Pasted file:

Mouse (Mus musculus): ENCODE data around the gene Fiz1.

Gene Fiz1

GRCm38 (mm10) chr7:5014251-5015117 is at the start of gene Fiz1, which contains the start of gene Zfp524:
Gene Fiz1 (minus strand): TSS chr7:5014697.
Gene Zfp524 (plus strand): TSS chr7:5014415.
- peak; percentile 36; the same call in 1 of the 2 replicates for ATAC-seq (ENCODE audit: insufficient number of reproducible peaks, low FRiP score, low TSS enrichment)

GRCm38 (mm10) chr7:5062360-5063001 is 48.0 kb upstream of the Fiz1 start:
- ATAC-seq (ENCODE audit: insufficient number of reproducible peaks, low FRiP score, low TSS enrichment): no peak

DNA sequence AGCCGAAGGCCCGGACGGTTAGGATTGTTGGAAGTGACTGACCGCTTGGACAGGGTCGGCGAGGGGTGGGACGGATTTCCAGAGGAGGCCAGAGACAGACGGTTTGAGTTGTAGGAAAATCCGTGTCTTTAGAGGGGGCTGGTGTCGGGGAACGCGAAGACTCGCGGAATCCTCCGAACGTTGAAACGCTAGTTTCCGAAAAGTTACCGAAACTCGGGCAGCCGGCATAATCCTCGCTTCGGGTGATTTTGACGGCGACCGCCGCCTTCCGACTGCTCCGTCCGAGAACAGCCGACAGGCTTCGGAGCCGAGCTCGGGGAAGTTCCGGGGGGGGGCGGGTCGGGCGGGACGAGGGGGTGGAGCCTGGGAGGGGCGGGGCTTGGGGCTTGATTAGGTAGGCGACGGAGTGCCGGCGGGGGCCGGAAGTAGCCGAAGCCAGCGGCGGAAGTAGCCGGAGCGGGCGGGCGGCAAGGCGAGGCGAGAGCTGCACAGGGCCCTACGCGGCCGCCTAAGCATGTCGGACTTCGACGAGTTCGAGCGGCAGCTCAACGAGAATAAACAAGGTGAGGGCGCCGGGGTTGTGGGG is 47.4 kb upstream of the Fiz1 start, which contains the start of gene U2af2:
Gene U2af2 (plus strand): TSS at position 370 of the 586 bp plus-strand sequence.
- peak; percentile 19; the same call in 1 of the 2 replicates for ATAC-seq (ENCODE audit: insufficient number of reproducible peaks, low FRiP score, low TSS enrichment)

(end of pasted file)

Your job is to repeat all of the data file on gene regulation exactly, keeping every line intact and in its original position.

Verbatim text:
Mouse (Mus musculus): ENCODE data around the gene Fiz1.

Gene Fiz1

GRCm38 (mm10) chr7:5014251-5015117 is at the start of gene Fiz1, which contains the start of gene Zfp524:
Gene Fiz1 (minus strand): TSS chr7:5014697.
Gene Zfp524 (plus strand): TSS chr7:5014415.
- peak; percentile 36; the same call in 1 of the 2 replicates for ATAC-seq (ENCODE audit: insufficient number of reproducible peaks, low FRiP score, low TSS enrichment)

GRCm38 (mm10) chr7:5062360-5063001 is 48.0 kb upstream of the Fiz1 start:
- ATAC-seq (ENCODE audit: insufficient number of reproducible peaks, low FRiP score, low TSS enrichment): no peak

DNA sequence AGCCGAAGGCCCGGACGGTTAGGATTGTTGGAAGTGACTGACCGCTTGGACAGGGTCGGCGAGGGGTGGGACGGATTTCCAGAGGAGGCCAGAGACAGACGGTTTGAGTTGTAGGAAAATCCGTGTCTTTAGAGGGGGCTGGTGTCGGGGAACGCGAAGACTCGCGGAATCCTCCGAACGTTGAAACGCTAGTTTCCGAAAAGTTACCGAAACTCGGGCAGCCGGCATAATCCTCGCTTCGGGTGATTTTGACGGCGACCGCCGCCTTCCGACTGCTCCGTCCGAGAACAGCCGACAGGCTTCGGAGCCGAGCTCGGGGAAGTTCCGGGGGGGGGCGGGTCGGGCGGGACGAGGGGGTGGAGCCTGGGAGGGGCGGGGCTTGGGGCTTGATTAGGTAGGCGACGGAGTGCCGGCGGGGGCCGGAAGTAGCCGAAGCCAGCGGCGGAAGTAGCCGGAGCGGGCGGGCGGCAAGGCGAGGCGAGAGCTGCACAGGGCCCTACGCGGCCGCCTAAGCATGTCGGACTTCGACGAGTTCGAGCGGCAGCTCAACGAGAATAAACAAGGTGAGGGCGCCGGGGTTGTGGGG is 47.4 kb upstream of the Fiz1 start, which contains the start of gene U2af2:
Gene U2af2 (plus strand): TSS at position 370 of the 586 bp plus-strand sequence.
- peak; percentile 19; the same call in 1 of the 2 replicates for ATAC-seq (ENCODE audit: insufficient number of reproducible peaks, low FRiP score, low TSS enrichment)